Enterprising students started the Learning Garden 10 years ago. The one acre lot sitting on the southwest corner of the campus has produced 3,000 pounds of produce for Lane’s campus kitchens and food pantry. Lane’s outdoor classroom, the Learning Garden, offers students a variety of things to learn.
Diego Llewellyn-Jones began work at the Learning Garden as a federal work study student in 2013. He quickly advanced to the position of the Learning Garden Specialist, which included more responsibility. Llewellyn-Jones is also an agriculture major at Oregon State University.
Llewellyn-Jones and his work study student, Cynthia Wargnier, host “garden parties” every Tuesday and Friday from 12 p.m.-4 p.m. Friends, family, children and community members are all welcome to attend. No experience or tools are required. Attendees help with a project of the day and learn about gardening. Oftentimes party goers leave with fresh produce from Lane’s garden.
At times, Lane instructors take their classes through the garden.
“I bring my ecology students to the garden to learn about the diversity of birds on our campus. Students gain hands-on experience about gardening for edible plants,” Pat Boleyn, instructor of biology and watershed science, said.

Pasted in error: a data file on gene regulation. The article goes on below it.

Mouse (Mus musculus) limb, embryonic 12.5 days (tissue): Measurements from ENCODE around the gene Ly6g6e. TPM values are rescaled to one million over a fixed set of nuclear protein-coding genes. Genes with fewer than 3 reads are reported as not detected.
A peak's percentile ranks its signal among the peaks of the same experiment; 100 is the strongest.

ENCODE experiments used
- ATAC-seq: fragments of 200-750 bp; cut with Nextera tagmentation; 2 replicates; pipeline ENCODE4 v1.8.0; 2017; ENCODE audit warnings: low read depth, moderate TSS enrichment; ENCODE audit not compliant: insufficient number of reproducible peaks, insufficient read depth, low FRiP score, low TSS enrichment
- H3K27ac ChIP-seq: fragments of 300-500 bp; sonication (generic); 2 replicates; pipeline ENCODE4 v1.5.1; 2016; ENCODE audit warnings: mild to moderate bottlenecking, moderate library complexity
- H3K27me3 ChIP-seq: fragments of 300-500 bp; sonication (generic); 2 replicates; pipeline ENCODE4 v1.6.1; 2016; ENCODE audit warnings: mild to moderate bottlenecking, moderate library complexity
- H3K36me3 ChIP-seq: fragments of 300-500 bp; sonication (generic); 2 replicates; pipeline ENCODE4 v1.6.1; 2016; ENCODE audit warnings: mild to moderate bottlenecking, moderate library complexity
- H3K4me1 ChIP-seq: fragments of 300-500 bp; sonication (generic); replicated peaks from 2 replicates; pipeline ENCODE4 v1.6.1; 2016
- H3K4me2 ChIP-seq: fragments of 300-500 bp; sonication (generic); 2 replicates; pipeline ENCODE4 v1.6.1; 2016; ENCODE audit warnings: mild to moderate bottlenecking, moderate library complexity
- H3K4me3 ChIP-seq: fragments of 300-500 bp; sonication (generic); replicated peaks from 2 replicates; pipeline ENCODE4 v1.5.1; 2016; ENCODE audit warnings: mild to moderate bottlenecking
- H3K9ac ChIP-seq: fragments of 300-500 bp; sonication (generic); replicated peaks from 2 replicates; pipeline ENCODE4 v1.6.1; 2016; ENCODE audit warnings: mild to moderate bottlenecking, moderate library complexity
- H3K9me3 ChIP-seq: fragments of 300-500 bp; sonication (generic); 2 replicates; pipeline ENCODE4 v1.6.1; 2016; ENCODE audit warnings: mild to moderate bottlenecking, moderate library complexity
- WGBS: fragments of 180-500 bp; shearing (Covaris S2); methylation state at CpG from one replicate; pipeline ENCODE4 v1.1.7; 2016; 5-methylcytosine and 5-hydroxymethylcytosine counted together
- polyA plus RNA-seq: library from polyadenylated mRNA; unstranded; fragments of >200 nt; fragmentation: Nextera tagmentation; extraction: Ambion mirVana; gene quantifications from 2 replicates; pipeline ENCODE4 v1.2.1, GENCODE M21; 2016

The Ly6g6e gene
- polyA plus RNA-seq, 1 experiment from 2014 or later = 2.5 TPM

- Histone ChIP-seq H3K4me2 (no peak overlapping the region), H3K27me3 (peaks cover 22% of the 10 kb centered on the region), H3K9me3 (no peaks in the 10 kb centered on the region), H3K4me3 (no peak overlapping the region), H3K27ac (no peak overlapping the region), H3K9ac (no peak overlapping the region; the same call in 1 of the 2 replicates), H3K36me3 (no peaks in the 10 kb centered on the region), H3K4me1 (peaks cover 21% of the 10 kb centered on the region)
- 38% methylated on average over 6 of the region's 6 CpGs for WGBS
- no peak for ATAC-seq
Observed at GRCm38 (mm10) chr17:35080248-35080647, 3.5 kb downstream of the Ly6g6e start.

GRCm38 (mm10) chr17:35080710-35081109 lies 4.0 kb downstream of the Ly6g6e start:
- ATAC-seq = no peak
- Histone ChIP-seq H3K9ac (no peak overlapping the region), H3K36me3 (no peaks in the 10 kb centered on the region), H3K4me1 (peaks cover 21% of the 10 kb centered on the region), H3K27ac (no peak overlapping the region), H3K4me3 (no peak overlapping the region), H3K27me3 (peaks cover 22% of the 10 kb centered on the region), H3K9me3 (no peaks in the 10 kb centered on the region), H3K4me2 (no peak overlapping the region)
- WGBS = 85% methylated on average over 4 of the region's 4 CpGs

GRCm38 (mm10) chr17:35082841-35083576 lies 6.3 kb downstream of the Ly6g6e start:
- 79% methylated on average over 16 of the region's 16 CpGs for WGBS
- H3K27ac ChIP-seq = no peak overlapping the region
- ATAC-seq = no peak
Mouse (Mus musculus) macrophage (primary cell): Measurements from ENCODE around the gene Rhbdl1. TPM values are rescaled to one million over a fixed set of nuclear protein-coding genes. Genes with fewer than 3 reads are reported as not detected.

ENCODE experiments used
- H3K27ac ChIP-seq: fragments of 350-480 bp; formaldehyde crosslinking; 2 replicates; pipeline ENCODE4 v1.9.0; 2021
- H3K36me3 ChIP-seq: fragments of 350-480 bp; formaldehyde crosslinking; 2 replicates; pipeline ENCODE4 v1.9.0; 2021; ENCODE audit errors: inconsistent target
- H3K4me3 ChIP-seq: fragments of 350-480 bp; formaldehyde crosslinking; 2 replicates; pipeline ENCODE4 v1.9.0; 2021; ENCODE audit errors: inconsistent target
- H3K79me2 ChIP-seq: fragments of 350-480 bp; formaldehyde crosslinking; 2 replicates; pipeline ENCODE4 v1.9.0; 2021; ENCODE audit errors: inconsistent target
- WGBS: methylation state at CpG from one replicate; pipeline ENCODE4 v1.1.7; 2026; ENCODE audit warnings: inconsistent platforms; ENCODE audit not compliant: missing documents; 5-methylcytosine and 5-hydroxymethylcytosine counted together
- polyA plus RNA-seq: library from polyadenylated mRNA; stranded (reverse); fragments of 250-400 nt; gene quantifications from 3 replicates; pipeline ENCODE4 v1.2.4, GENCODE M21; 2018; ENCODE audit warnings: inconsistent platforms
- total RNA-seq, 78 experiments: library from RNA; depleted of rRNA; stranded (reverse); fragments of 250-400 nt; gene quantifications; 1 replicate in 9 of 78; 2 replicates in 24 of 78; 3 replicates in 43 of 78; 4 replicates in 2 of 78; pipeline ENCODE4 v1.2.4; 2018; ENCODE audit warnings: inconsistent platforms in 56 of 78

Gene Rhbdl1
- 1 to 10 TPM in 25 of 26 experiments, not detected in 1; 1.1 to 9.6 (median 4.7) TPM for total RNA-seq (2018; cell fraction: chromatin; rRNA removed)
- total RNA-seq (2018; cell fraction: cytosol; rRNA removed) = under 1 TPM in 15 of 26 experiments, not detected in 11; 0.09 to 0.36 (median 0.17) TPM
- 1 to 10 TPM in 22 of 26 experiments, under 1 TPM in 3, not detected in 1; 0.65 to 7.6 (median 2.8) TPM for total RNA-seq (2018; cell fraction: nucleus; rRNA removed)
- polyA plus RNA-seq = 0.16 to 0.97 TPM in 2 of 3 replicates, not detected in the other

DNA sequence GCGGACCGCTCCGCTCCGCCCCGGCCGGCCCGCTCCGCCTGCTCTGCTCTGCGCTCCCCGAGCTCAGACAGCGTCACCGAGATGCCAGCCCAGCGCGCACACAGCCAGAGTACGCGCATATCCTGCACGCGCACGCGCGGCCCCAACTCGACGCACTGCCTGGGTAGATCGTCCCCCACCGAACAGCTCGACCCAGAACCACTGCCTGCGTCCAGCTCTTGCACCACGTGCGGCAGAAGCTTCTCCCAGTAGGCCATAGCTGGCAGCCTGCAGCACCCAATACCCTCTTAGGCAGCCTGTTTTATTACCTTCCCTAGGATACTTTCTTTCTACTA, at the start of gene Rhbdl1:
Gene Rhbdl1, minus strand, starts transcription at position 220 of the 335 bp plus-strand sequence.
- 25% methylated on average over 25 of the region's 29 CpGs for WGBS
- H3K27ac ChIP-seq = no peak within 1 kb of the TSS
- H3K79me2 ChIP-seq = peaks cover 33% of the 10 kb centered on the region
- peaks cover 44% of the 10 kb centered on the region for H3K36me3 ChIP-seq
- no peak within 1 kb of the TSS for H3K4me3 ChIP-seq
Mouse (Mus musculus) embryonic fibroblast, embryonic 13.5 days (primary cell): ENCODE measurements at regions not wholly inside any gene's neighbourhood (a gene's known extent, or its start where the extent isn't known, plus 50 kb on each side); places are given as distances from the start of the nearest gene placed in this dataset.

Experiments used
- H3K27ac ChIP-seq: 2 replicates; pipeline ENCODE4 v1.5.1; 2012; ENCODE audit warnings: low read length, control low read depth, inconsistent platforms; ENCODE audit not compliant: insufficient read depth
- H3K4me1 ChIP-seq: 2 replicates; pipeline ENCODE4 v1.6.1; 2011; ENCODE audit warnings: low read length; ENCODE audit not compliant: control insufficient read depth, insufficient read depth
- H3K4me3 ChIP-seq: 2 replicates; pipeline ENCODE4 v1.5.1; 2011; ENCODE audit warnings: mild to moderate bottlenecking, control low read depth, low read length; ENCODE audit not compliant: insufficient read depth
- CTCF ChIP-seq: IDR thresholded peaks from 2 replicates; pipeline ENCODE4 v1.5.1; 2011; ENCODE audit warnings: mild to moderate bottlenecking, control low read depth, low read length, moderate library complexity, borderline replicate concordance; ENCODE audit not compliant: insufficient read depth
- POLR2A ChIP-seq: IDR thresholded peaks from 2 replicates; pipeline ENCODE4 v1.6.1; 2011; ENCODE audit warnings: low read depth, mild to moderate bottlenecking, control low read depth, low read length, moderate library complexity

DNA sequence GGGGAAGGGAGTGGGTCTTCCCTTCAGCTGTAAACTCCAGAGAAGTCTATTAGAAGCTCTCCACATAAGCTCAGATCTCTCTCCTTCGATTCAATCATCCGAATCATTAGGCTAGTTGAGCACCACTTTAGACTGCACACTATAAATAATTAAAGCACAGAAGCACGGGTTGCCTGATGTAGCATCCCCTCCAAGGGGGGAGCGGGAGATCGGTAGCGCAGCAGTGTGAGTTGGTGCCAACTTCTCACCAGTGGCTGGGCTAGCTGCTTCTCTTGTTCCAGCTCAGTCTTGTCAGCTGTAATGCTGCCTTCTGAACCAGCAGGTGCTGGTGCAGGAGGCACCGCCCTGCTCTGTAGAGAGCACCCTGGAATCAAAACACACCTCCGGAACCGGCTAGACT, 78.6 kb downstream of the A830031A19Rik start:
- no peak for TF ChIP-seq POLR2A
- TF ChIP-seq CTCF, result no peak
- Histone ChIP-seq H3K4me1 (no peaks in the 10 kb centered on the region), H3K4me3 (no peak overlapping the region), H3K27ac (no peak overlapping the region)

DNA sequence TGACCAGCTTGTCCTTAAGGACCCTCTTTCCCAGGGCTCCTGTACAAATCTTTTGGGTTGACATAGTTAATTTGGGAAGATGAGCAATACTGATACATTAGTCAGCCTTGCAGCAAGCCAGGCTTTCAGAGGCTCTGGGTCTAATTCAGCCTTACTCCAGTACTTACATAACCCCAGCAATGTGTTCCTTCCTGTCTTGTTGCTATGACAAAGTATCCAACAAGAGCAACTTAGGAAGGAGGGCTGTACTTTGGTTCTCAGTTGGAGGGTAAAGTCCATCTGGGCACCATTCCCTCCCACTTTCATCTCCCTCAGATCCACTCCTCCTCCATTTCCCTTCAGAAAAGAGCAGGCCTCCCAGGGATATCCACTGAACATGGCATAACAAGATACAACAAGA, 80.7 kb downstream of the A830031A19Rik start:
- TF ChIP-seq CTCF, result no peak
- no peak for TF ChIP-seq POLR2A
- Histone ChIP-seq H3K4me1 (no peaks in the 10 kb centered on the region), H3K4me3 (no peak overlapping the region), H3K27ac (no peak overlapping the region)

In October, children who attend the preschool on campus walked through the Learning Garden and chose a pumpkin from the mini pumpkin patch. Llewellyn-Jones and Wargnier gather vegetable seeds, which will be given to the preschool teachers to plant in their classroom gardens in the spring.
Lane’s annual Harvest Dinner, themed “Roots,” was held Tuesday, Nov. 1. The Learning Garden grew and delivered 300 pounds of root vegetables to the event.
“The roots we received from the garden were amazing,” culinary student Jay Smith said.
“I am very proud we use our own produce in our food services, Center for Meeting and Learning and for college events. When other colleges come here for meetings, they are always complimentary about our food, even more so when they know it is produced right here at Lane,” President Mary Spilde said.
Leonard Keen, instructor of Advanced Technology, has been asked to help the Learning Garden twice. In 2015, Keen, along with the help of his student, Linda Perkins, had built a wooden front gate to replace a dilapidated one. Then, on April 13, 2016, a tree collapsed onto a shed. Keen will build the new, larger shed, which will be used to hold tools and insulated crop supplies.
“I expect the garden will evolve in the future to meet changing needs and collaborate with other parts of the college to extend its reach,” Spilde said.
“Although the workshops are suspended, come in and sit at one of the covered picnic tables. Walk around the garden and explore, but please do not pick without permission. The garden is always open,” Llewellyn-Jones said.
To receive information regarding upcoming events at the Learning Garden, register on Orgsync, or email email@example.com.